Calvarial Deformities in Children: A Radiological Gamut, Studied at a Tertiary Hospital
Received Date: Nov 15, 2017 / Accepted Date: Dec 14, 2017 / Published Date: Dec 26, 2017
Aims and Objectives: To present the application of a protocol of low dose optimized for multidetector TC of 64 slice developed in our institution and directed to the study of the cranial deformity in the pediatric population.
• Compare the radiation doses obtained with this protocol with the standard reference levels recommended by ICRP (International council for Radiation Protection).
• To evaluate the diagnostic quality of the images obtained with this protocol.
Materials and Methods: We present this prospective study conducted in our institution between August 2015 and September 2017. A total of 87 studies were conducted in 81 patients (61 boys and 20 girls) with an age range of between 4 days and 6.5 years (median of 7 months). A single study was performed in 76 patients, two studies in 4 patients and three studies in 1 patient.
All studies were carried out with a 64 slice MDCT (Multidetector CT) scanner with bone reconstruction (Philips Brilliance USA), equipped with an automatic dose modulation system on the Z axis (AutomA) and subsequent images in MIP (maximum intensity projection), MPR (Multiplanar Reconstruction) and 3D mode.
Results: Of the total of 87 studies, 69 were initial CT for diagnosis, while 18 were follow-up studies. Of these 18 controls, 12 patients had one or more previous CT studies performed with our standard protocol. The studies were required, in descending order, by neurosurgeons, pediatricians and rehabilitators.
The most frequent reason for the request was the study of cranial deformities, especially to differentiate between significant postural plagiocephaly and craniosynostosis; less frequently, they were requested for postsurgical control or for the evolutionary follow-up of fractures.
Conclusion: This low dose protocol optimized for TCMD-64 and aimed at the study of cranial lesions, obtains images with good diagnostic quality using very low radiation doses. It may even obviate the need for simple radiography in clinically selected patients.
Keywords: Pediatric; Imaging; Reconstruction; Calvarium; Deformity
According to the ALARA principle (As Low As Reasonably Achievable (as low as reasonably possible), it is necessary to develop low dose protocols for Computed Tomography (CT), especially if they are directed to the study of the pediatric population, given the greater sensitivity of this to ionizing radiation.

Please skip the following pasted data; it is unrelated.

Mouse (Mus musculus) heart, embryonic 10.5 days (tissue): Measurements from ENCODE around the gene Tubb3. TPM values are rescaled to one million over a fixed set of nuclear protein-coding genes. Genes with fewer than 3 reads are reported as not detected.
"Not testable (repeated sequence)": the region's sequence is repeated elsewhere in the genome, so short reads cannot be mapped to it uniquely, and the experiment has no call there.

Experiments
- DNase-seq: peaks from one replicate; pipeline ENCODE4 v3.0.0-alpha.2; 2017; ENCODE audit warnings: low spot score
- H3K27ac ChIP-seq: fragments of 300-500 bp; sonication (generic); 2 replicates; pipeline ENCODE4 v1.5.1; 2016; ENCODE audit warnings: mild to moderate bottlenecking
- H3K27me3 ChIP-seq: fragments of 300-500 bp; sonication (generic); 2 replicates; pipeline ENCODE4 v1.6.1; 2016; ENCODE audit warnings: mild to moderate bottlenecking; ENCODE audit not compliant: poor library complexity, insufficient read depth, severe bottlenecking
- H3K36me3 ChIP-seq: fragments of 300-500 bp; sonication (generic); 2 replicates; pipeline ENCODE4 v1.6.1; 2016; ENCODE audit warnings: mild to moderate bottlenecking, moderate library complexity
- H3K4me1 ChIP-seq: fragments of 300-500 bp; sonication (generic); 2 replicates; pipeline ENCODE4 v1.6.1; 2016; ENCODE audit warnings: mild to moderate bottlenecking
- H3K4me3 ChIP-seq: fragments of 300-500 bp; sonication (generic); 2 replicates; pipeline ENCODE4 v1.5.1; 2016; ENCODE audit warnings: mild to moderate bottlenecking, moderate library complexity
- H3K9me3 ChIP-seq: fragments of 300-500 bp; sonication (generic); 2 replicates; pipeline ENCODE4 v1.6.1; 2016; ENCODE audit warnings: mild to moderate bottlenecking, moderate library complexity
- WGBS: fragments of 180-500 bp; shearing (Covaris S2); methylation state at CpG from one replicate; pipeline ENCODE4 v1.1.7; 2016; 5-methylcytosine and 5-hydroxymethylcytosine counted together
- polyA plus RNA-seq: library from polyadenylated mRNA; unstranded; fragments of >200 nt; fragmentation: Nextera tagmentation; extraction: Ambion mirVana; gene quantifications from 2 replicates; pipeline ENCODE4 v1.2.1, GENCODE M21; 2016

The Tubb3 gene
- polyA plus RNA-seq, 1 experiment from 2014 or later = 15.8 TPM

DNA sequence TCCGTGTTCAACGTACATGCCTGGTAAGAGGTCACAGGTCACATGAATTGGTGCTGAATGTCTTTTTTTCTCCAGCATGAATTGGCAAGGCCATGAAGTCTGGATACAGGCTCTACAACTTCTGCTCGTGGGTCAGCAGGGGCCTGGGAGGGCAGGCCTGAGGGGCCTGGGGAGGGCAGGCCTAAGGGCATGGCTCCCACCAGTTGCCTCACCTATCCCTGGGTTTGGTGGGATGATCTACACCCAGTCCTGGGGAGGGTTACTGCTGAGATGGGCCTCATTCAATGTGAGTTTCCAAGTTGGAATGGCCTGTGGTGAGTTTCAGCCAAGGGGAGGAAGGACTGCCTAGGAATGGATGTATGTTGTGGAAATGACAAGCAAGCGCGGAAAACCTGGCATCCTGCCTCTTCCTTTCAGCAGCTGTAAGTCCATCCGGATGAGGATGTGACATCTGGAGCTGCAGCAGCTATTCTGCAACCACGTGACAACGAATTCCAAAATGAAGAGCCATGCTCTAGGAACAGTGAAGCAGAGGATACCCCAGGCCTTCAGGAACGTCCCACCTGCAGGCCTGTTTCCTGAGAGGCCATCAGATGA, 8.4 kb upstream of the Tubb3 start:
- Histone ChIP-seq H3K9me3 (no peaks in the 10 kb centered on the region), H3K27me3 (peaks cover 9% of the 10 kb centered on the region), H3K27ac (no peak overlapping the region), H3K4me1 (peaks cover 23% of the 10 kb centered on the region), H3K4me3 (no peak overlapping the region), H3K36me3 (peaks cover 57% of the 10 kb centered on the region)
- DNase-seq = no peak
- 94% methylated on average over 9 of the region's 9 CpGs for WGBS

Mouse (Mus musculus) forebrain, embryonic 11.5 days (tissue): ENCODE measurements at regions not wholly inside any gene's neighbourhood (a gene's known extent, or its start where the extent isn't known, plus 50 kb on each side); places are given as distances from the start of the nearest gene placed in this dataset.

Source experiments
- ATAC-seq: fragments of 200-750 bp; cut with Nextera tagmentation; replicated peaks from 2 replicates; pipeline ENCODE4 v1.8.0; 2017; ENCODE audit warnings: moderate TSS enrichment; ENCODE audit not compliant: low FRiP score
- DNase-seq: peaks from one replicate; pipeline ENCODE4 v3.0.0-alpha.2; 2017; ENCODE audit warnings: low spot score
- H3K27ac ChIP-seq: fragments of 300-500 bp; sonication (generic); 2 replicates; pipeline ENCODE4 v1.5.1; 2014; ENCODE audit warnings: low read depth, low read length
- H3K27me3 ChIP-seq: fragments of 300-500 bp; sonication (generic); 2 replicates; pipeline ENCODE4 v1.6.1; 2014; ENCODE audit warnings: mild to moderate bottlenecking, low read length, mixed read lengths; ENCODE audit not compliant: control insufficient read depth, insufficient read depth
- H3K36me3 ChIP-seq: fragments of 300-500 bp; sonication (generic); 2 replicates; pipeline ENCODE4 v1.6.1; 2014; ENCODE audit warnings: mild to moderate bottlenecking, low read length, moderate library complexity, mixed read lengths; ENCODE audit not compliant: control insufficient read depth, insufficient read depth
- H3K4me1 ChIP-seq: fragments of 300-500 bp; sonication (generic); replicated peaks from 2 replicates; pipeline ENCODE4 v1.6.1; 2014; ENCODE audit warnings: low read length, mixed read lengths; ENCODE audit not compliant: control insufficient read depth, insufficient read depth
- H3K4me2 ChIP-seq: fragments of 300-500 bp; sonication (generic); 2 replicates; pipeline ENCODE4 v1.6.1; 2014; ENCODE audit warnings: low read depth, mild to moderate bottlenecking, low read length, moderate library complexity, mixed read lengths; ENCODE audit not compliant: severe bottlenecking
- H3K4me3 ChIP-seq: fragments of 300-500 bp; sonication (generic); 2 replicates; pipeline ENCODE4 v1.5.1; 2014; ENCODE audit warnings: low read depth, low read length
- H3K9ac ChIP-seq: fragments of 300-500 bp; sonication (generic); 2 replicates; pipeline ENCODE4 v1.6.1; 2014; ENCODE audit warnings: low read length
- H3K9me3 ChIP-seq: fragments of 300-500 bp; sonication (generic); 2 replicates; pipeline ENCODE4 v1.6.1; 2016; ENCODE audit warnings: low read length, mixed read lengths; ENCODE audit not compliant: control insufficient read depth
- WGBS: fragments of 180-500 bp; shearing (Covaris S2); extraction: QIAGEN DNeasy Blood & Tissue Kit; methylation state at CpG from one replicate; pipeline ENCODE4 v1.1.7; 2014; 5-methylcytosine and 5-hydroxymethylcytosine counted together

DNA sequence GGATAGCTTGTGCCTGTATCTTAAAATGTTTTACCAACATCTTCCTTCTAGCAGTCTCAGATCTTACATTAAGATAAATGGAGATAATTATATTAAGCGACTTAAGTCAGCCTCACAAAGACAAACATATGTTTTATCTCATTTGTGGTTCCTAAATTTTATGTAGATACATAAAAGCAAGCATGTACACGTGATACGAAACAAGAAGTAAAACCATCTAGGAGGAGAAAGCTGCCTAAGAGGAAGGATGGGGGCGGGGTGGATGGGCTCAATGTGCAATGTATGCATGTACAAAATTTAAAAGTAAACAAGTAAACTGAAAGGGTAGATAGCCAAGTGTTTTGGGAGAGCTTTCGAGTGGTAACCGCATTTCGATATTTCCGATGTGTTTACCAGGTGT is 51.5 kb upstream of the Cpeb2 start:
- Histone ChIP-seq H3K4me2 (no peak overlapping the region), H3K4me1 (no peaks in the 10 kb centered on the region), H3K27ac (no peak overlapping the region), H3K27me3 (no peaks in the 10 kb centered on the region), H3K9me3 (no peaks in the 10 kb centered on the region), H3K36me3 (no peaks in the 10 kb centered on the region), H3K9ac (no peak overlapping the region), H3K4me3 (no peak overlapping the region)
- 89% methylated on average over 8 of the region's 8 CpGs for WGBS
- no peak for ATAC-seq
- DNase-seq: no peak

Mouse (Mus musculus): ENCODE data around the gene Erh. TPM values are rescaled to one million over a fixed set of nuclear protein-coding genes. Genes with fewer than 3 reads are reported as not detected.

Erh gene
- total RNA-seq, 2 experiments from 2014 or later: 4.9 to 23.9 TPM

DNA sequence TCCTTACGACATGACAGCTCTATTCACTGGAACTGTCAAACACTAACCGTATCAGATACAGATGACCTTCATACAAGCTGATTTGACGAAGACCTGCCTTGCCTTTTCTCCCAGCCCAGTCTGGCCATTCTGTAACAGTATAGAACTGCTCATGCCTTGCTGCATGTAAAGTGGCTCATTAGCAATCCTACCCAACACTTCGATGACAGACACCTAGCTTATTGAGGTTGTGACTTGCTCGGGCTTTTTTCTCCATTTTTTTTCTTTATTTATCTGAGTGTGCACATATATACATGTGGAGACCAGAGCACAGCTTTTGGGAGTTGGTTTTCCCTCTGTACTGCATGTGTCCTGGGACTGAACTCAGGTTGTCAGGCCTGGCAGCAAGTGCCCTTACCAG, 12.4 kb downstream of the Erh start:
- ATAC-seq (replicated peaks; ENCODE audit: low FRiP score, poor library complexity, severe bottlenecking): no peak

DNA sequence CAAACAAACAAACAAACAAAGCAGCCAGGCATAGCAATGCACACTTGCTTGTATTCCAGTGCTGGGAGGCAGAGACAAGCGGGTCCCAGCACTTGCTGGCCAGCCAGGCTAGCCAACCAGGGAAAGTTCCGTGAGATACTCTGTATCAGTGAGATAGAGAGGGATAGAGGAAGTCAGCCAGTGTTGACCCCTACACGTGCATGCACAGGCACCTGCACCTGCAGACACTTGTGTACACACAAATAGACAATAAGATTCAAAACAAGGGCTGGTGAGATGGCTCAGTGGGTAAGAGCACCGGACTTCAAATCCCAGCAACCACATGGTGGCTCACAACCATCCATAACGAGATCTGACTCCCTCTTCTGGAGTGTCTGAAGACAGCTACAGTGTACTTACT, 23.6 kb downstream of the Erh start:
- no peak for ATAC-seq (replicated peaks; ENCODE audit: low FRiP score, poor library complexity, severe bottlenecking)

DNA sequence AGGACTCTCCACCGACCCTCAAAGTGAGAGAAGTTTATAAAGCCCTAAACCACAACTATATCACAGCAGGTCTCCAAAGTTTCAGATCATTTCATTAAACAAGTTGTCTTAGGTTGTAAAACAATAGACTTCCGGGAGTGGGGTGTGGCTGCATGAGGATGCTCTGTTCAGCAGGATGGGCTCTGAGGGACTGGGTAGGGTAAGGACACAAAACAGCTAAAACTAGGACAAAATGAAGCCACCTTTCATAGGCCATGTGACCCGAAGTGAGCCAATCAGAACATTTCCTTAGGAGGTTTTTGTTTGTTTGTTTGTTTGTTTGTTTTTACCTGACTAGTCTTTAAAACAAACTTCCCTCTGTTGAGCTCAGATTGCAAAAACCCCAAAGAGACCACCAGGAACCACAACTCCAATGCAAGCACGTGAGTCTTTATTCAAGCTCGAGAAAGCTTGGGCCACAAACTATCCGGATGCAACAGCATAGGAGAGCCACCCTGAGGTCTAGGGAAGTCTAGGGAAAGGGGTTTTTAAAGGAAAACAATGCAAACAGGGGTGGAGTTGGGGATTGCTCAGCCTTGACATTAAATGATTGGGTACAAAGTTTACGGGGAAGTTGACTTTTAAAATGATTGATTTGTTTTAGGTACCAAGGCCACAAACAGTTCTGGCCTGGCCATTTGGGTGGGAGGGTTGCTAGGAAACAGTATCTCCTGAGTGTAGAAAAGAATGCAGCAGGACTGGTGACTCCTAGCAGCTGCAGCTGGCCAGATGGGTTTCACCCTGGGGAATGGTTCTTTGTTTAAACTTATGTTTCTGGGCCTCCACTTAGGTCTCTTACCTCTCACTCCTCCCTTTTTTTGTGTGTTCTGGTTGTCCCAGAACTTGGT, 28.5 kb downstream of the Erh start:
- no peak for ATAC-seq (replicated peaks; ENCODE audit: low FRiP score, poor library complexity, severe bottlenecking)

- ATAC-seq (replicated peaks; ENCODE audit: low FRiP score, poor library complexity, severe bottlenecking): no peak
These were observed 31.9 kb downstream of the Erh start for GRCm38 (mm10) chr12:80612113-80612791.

The most common clinical manifestation in such calvarial deformities is the cranial deformity, of variable degree, according to which sutures are altered. Sometimes it is accompanied by facial deformities. The skull stops growing in the synostosed area and compensatory grows more in the areas where the sutures are not yet ossified, in order to accommodate the growth of the underlying brain.
Anatomy and embryology
• The normal infant skull is oval and wider later.
• The cranial bones of the newborn are separated from each other by means of sutures and fontanelles composed of fibrocartilaginous tissue, which allow the expansion of the cranial vault and the progressive increase of the brain mass.
Greater sutures: Metopic, Sagittal, Lambdoid and Coronal.
Fontanelles: They are the space created between the confluence of more than one suture. They differ: two odd and half (anterior and posterior) and two lateral and even (mastoid and sphenoid) with the passage of time, when brain growth decreases, the sutures and fontanelles close. Usually the metopic suture closes between 9 months and 2 years, the coronal, sagittal and lambdoid sutures close at 40 years.
We present this paper highlighting the application of a protocol of low dose optimized for multidetector CT scanner developed in our institution and directed to the study of the cranial deformity in the pediatric population.
Materials and Methods
We present this prospective study conducted in our institution between August 2015 and September 2017. After obtaining clearance by the ethical committee attached to the Sardar Patel Medical College, Bikaner, Rajasthan, India.
• Children with deformity or other cranial lesions to whom a CT scan was requested as a diagnostic imaging test or for evolutionary control.
• Children undergoing skull surgery who were asked for a postsurgical CT scan.
• Children with cranial fractures that present risk of transformation in evolutionary fractures to which a follow-up CT was requested.